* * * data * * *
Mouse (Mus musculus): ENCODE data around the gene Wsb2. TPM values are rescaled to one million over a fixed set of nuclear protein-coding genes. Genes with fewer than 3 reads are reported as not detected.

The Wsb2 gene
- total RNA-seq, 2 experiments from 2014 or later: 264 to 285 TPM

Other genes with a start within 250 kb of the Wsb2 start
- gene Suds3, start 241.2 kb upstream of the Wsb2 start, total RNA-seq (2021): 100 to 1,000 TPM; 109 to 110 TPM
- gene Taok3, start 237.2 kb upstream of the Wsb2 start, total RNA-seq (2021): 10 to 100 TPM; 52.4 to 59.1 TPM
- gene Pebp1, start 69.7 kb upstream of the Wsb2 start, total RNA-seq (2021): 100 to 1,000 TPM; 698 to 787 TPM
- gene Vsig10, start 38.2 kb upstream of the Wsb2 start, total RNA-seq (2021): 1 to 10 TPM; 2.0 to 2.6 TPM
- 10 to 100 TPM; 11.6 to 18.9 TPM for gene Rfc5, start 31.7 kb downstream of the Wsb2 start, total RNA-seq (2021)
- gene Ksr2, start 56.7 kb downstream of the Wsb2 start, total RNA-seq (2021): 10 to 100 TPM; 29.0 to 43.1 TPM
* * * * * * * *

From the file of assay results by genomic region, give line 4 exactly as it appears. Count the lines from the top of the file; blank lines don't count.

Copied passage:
Other genes with a start within 250 kb of the Wsb2 start